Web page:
I believe it was at least the third or fourth day post-second kidney transplant that I was no longer ready to fall asleep as soon as I woke up. It quickly became clear to me how delicate my condition was. The facts were indirectly fed to me when I heard the swarm of my Father talking to my medical team: The kidneys were transplanted in the left side of my belly and the swelling, tenderness, and faded blacks and blues were a normal reaction. I did not immediately see the beautiful ugliness of it all because there was a binding around that area to protect the stitches that left me wanting to scratch that area (it was so itchy!!) and engulfed with curiosity. The tube (known as a catheter tube) between my legs was clamped on to my urine hole to drain my urine into a bag. My urine stared back at me in a deep marigold yellow colored mess with traces of scarlet red blood specks. Whenever I moved ever so slightly, the tube moved right along with me and pain would immediately shoot up throughout my body. I was scared when my surgeon declared that it was only a matter of time that I had to start to try to walk again on my legs rather than somewhat clumsily shifting in the hospital bed. Who knew what would happen outside the confines of the hospital room? Would I be able to return back to normalcy? Would it be better than before or worse? My hospital room was a secure net of safety and I was not yet ready to flutter free from it.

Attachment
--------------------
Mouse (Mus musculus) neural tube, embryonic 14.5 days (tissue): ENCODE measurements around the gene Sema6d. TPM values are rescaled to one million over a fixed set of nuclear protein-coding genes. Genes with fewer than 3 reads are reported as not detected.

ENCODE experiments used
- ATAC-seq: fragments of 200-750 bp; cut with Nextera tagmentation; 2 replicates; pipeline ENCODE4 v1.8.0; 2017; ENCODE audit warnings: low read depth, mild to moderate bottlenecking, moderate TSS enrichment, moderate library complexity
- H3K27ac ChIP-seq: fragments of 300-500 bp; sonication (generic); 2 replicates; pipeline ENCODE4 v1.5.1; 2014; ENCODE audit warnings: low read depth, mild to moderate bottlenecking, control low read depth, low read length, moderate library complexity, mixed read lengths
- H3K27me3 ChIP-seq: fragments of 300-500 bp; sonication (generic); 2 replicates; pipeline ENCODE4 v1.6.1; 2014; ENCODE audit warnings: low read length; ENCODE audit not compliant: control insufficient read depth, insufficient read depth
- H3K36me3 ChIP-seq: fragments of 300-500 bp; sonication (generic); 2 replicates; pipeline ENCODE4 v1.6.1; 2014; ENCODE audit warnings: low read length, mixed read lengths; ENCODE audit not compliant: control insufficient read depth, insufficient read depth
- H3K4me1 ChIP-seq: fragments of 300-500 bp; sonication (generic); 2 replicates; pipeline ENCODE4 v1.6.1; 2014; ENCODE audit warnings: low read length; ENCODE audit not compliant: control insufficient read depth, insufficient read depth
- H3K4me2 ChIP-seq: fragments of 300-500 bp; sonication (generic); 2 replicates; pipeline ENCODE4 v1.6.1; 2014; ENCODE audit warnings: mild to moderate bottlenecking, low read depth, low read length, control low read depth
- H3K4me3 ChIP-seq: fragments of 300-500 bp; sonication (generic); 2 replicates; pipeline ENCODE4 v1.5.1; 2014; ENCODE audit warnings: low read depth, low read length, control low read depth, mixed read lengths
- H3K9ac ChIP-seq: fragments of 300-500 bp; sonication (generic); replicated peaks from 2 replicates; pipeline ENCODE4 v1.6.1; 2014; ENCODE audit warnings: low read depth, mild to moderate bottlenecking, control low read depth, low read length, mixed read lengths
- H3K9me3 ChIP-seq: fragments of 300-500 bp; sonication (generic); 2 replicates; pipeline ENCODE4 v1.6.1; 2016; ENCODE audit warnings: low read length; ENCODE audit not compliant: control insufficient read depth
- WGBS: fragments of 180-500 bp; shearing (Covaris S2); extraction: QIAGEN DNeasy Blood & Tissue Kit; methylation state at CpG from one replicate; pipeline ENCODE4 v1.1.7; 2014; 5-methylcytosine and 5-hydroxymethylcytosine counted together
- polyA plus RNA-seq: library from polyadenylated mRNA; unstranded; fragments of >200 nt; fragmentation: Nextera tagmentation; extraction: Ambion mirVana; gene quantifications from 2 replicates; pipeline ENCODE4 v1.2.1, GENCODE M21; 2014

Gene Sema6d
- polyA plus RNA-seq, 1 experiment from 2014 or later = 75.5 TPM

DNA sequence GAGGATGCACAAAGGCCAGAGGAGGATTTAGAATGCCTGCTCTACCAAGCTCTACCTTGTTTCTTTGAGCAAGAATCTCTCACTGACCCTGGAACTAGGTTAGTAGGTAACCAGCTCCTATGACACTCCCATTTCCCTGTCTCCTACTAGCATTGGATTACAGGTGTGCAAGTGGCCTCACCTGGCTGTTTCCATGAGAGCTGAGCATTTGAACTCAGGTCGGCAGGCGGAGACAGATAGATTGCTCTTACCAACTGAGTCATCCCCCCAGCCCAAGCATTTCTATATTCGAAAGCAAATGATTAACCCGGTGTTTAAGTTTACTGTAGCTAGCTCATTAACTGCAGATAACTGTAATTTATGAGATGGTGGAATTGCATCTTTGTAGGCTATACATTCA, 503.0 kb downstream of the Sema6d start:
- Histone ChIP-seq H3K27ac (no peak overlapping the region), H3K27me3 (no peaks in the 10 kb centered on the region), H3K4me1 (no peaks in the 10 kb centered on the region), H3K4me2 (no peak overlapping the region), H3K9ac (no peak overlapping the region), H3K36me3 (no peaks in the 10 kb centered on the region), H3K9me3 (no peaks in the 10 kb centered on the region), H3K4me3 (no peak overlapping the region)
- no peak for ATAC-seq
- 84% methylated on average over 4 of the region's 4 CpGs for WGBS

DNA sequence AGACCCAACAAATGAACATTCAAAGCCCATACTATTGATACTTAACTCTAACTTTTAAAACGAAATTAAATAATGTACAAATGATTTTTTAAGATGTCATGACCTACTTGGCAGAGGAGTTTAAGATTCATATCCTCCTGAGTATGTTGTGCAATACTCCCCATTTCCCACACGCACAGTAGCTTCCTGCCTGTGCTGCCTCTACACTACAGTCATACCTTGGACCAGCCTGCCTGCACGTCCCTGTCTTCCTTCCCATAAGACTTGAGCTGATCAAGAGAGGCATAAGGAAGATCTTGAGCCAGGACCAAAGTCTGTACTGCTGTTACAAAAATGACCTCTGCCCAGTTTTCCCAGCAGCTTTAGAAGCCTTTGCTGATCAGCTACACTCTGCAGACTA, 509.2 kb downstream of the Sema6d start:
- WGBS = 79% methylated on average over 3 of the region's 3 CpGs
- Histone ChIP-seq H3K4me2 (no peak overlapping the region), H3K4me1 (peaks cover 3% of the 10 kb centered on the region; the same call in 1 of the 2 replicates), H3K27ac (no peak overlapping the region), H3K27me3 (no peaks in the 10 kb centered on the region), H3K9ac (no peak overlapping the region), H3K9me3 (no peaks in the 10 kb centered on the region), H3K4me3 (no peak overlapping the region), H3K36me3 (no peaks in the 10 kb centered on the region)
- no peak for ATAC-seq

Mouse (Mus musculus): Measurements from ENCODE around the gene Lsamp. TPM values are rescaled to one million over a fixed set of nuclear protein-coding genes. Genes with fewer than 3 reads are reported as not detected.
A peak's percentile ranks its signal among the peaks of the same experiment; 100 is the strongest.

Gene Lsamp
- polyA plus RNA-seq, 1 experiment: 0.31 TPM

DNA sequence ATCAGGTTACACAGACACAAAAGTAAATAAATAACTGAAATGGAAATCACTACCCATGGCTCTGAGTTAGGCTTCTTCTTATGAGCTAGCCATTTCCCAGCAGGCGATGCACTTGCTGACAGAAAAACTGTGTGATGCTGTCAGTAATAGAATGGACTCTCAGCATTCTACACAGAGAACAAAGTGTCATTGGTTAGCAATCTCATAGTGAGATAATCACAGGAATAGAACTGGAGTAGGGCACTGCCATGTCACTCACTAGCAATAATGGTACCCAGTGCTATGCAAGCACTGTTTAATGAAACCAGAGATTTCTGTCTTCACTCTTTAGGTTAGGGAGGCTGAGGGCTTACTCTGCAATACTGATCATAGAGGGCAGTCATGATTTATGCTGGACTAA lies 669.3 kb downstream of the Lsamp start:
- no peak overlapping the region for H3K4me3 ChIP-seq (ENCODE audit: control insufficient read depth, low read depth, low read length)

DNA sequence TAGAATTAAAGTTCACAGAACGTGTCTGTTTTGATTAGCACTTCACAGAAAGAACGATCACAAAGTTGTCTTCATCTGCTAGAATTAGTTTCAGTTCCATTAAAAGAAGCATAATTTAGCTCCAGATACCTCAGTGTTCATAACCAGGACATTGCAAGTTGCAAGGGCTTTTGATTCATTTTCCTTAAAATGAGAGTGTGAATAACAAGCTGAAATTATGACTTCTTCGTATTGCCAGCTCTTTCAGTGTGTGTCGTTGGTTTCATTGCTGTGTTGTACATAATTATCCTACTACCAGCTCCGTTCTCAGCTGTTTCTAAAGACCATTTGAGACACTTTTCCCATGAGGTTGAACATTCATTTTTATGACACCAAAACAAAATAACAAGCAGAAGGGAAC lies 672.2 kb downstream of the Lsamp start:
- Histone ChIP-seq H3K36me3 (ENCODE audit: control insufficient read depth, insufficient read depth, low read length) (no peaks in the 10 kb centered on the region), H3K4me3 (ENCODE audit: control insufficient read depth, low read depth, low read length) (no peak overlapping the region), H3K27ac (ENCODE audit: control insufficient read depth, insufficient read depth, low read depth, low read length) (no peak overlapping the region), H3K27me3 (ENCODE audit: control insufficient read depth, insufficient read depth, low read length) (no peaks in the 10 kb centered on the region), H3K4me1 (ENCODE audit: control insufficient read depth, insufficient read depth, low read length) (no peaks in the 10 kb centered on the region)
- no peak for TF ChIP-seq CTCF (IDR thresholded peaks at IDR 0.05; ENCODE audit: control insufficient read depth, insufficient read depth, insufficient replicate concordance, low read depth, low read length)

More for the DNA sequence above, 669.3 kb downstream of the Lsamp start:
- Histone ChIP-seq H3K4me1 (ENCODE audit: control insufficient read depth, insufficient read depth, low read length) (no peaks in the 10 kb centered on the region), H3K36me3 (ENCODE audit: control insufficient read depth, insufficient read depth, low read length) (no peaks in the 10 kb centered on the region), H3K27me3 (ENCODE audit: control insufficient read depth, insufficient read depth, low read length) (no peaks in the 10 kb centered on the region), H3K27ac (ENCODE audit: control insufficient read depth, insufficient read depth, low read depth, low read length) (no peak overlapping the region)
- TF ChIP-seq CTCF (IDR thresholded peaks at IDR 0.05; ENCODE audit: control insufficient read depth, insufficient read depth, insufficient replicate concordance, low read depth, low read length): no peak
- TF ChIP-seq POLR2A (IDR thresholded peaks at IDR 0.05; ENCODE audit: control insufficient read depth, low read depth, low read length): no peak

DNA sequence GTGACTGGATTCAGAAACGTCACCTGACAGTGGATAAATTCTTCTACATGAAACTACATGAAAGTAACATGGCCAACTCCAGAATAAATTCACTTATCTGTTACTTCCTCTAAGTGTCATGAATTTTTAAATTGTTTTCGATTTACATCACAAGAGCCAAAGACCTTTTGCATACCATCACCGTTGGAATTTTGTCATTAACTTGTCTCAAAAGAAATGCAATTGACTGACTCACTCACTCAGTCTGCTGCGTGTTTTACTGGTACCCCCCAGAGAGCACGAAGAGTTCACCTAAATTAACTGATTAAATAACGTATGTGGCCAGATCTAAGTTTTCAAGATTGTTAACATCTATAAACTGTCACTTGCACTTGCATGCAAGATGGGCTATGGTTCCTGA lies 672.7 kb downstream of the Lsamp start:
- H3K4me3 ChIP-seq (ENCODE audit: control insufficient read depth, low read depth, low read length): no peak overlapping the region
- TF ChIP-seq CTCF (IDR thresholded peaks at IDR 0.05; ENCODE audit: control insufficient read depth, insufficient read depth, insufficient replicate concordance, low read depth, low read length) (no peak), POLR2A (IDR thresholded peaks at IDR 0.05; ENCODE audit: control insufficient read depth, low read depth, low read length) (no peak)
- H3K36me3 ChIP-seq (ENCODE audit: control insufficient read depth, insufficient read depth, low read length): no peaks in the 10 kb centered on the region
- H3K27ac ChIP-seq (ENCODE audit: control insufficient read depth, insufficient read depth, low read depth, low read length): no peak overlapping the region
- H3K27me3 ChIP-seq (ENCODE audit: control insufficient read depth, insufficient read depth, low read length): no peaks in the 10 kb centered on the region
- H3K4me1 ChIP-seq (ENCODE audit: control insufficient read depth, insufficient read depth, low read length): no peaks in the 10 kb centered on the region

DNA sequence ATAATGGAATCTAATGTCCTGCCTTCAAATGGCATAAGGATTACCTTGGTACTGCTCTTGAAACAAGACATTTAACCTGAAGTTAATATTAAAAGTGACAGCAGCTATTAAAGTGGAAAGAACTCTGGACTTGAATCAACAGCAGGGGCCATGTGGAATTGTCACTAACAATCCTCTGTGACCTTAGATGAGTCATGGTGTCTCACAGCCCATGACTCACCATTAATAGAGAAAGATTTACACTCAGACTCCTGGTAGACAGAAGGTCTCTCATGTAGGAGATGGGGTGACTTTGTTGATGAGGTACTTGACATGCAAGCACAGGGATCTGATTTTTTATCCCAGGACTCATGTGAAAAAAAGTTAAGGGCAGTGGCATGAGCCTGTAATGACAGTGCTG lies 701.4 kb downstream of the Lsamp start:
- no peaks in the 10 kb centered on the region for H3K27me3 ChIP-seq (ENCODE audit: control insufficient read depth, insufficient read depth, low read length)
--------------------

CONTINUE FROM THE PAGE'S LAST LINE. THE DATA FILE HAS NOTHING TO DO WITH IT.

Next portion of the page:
I was introduced to an assortment of rainbow-colored pills ranging from size, shape, and texture. These pills were to become my best little friends that had two key tasks:
(1) Keep my new kidneys functioning
(2) Keep my body from betraying me.
Yes, my body could betray me at any given moment and so shoved into my hands were mostly multicolored pills known as immunosuppressant medications, otherwise known as “suppressing” the “immune system.” The immune system is our body’s very own personal military, army, and navy in one that has the thrilling job of fighting off diseases and illnesses. Because these kidneys were not technically mine to begin with and were transplanted into me, my body could potentially see the new kidneys as enemies and kill them off. In addition to my immune system viewing my kidneys as enemy #1, I was highly susceptible to infections immediately post-transplant and any infection could put my immune system into overdrive and get ready to do battle with my newfound kidneys, causing a kidney rejection and it would be “bye-bye kidneys and new gift and life.” My handful of immunosuppressant medications included:
-Prograf: my favorite because it was a tiny white capsule pill
-Cyclosporine: my most hated medicine because it was in liquid form at that time that made me gag and grow hair—no joke
-Cellcept: My somewhat loathed medicine because they were large oblong tablets that nearly made me choke when I popped them in my mouth